September 3, 2015
By: Grace Driscoll, @gracedriscoll_
Regardless of your program of study, gen eds, or general education requirements, will stand between you and graduating with a degree. Instead of looking at this required list of classes as a burden on your schedule, take them as an opportunity to learn new things. Not only will they enhance your college career, but you also get the most out of your tuition and time spent attending college. Here are a few things gen eds teach us:
- Your gen eds might help you find your future minor or specialization. You may find yourself spending the majority of your freshman and sophomore years trying to fulfill cross-cultural perspective and history gen eds. But in the midst of it all, they may help you determine what major best suits you. Although this can seem a bit overwhelming, it is actually the perfect opportunity to experience new and entirely foreign courses of study that you otherwise would have never taken. Taking a course in something you know nothing about could spark an interest in a subject that could turn into the very thing you decide to pursue and declare as your minor or area of concentration.
- They will make you push yourself to the next level. If you’re lucky enough to be a part of the E.W. Scripps School of Journalism, you will know that our required classes touch on almost every program of study at Ohio University, and could take a couple of years to fulfill. As a journalism major, chances are math and science courses are not exactly your strong suits- and that’s OK. Maybe your Anthropology 1000 class far exceeds the difficulty of your Strategic Communications 4000 level course. Taking difficult classes will not only challenge you to learn how to absorb information in a new way, but will also make you a more globally aware citizen. Who knows, being able to have a scholarly conversation on a wide range of topics could be what makes or breaks your future dream job interview.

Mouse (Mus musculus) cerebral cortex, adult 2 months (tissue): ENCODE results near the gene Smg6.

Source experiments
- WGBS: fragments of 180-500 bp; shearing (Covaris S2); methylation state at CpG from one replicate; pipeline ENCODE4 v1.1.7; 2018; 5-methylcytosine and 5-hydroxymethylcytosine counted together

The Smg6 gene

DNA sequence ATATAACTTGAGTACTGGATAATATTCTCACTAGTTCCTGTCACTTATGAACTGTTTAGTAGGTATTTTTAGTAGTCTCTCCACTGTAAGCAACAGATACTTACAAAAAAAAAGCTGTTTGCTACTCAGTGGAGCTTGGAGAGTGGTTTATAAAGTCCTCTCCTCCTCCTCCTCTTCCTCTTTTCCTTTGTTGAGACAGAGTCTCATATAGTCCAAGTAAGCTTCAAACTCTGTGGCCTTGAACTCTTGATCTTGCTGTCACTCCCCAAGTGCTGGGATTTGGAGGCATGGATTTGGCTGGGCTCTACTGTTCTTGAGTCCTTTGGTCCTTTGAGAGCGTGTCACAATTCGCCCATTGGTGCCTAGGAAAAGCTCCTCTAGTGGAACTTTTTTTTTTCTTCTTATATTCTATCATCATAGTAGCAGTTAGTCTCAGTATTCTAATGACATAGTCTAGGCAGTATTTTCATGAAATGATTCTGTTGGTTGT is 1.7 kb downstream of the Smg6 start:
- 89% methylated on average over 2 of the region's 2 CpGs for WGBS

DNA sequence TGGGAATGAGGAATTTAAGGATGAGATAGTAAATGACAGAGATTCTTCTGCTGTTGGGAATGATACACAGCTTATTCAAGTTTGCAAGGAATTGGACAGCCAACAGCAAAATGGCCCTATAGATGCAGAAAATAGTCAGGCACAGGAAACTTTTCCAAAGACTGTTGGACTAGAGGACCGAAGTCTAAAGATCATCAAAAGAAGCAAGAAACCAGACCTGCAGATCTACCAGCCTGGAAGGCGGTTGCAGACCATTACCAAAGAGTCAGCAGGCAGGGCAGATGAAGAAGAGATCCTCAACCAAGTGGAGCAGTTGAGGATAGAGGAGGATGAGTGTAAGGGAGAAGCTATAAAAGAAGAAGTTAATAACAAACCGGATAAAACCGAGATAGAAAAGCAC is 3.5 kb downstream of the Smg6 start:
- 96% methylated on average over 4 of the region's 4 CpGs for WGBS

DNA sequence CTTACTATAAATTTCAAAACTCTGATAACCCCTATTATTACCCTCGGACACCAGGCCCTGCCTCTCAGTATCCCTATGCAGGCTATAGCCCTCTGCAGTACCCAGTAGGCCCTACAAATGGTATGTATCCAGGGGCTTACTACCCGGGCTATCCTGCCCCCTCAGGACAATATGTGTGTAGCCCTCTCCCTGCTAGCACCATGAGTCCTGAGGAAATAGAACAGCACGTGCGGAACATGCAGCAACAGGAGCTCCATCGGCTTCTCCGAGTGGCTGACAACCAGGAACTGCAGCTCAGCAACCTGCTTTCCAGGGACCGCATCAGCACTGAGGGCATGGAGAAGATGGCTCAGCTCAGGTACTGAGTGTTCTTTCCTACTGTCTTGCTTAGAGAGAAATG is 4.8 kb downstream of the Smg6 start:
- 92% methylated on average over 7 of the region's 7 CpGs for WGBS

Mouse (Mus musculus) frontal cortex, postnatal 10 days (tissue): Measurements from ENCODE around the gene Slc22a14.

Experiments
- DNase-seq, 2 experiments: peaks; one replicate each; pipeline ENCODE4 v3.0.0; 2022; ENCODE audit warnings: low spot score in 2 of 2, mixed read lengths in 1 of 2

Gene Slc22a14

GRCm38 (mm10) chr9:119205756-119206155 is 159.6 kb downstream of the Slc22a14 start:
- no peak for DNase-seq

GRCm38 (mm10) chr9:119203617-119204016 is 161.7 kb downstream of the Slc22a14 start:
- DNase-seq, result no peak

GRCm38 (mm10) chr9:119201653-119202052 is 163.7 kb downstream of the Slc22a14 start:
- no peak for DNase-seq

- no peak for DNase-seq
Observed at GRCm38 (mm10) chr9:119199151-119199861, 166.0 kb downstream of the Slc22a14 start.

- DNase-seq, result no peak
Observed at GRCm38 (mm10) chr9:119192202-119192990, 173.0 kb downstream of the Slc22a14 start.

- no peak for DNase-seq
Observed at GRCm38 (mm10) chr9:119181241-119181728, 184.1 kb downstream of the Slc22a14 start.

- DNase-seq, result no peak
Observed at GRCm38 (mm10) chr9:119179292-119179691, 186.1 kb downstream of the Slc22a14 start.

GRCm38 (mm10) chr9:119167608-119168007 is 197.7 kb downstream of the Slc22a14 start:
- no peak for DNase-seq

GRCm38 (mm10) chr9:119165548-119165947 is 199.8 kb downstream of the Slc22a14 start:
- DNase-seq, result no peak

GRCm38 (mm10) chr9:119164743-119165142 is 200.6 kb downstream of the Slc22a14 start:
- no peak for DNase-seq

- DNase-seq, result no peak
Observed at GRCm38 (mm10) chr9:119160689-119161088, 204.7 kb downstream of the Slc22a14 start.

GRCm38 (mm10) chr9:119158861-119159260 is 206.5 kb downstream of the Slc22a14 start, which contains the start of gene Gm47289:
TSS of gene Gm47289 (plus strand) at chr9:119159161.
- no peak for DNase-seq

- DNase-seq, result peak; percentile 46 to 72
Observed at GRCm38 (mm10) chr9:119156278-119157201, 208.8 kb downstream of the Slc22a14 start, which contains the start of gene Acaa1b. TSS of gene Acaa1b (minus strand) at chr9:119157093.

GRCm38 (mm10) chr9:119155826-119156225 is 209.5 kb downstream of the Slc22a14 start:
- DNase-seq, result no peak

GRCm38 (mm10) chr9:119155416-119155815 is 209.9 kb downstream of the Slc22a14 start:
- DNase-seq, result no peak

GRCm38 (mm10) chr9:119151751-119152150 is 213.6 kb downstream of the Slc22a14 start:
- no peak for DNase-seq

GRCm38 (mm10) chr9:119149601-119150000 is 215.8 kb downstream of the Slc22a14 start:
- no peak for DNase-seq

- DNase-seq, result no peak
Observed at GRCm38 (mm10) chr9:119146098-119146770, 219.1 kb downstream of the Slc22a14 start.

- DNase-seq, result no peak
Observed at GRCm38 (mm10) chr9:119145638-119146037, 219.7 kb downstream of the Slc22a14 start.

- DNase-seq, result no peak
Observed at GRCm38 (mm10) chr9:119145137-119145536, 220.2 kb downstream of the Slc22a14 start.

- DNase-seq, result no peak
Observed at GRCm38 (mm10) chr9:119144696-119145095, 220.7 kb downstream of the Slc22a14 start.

- You might find your life-long mentor. As previously stated, though most of these gen eds are entry-level courses, they can still be a challenge if it’s in a course that doesn’t come easily to you. Although this may call for later than usual nights spent at the library, it can also provide the perfect opportunity to take advantage of the professor and teaching assistant’s office hours. Having a close relationship with your professor is not only vital for a successful college career, but can also lead to gaining a life-long mentor.
- Broaden your friend group. The further into taking classes for your specific major, it is likely you will find yourself in class with familiar faces. Gen eds provide the opportunity to be in classes with students from all different majors and areas of study. Take this as a chance to meet the person who sits next to you and befriend people you may have never otherwise crossed paths with.
Moral of the story: no matter how daunting the amount of required gen ed credit hours may seem, you may learn a new thing or two and find your passion along the way!